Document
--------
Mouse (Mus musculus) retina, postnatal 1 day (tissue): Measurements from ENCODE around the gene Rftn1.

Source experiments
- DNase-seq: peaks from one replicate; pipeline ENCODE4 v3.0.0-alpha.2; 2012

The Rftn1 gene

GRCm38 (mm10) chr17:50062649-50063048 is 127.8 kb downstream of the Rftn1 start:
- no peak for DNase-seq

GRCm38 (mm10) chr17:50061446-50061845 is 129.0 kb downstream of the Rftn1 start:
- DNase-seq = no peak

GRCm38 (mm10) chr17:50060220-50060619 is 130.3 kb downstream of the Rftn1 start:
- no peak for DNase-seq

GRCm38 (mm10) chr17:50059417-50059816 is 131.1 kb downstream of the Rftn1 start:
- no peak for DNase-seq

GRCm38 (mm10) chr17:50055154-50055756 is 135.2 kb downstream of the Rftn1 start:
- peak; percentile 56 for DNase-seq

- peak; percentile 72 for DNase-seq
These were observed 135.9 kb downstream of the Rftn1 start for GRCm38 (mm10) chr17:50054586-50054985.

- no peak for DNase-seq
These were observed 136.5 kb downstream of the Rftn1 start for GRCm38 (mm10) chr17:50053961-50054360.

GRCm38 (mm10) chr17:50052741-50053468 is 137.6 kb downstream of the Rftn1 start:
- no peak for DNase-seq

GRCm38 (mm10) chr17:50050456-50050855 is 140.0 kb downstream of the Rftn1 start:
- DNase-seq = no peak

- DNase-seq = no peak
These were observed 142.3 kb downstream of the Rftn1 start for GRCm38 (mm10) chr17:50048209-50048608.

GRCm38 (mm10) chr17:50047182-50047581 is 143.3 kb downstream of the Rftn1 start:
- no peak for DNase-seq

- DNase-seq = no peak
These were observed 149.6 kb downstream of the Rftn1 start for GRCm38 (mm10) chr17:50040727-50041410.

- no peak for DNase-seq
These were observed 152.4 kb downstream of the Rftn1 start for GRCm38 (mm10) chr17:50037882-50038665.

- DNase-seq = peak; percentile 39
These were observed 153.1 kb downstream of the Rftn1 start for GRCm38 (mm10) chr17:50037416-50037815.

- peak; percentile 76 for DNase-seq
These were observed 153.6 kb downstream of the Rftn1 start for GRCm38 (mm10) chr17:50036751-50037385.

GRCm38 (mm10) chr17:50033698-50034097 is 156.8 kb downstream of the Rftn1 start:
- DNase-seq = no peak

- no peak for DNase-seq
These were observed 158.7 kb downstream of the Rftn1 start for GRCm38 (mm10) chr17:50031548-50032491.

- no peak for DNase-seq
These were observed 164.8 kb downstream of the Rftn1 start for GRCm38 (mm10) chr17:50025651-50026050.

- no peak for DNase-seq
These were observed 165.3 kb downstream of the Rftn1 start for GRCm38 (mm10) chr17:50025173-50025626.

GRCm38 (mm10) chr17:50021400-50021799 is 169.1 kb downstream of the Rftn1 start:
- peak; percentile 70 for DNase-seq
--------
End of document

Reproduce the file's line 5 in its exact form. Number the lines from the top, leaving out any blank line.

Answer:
GRCm38 (mm10) chr17:50062649-50063048 is 127.8 kb downstream of the Rftn1 start: